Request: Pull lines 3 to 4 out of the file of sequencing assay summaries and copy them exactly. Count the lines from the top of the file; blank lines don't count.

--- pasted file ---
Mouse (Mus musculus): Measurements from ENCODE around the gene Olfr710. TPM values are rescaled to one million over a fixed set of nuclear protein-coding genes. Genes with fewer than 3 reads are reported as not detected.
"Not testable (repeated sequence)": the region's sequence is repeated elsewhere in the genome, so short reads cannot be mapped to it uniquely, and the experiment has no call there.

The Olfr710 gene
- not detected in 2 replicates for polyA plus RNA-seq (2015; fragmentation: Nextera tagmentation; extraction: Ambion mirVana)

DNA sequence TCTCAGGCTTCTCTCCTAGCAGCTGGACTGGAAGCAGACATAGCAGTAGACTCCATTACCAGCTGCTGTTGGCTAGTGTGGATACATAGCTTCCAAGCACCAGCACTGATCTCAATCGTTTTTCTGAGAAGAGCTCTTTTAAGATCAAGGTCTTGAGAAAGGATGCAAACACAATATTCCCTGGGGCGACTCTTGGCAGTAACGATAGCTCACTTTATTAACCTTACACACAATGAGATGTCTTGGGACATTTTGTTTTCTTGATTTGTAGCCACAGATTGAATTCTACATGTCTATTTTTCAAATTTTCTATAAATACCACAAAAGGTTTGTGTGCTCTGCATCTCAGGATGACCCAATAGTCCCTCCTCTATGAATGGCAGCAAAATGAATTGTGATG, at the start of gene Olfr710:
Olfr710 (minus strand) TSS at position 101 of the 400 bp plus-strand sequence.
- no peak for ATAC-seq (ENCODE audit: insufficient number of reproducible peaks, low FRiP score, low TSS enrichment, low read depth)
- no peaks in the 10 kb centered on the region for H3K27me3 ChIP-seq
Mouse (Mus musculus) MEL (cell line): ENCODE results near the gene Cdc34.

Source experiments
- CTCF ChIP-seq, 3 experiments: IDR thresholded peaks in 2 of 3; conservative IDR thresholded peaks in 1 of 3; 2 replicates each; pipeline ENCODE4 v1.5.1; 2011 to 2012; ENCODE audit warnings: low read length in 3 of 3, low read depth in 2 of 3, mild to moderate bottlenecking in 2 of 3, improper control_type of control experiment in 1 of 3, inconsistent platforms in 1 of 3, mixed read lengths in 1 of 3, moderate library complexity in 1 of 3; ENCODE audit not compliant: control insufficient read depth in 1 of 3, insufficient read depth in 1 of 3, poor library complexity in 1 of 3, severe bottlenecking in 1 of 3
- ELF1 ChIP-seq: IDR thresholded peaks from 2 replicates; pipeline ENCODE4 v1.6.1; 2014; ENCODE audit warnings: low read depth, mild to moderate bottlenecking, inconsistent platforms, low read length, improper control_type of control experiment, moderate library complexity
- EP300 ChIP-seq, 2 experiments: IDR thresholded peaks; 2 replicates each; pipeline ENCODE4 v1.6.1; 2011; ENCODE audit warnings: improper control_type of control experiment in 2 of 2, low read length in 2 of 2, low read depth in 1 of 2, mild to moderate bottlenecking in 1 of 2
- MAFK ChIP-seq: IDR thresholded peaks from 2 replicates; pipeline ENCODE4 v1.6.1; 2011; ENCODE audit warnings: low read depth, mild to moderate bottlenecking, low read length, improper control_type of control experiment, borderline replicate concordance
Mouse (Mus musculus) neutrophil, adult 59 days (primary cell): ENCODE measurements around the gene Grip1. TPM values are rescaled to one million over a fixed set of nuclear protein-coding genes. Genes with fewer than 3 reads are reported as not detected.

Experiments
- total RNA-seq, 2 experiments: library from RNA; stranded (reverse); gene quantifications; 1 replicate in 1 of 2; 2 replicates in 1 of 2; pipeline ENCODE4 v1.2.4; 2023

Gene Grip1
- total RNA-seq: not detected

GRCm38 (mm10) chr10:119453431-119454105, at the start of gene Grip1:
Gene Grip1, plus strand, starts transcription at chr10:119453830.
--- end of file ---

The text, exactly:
The Olfr710 gene
- not detected in 2 replicates for polyA plus RNA-seq (2015; fragmentation: Nextera tagmentation; extraction: Ambion mirVana)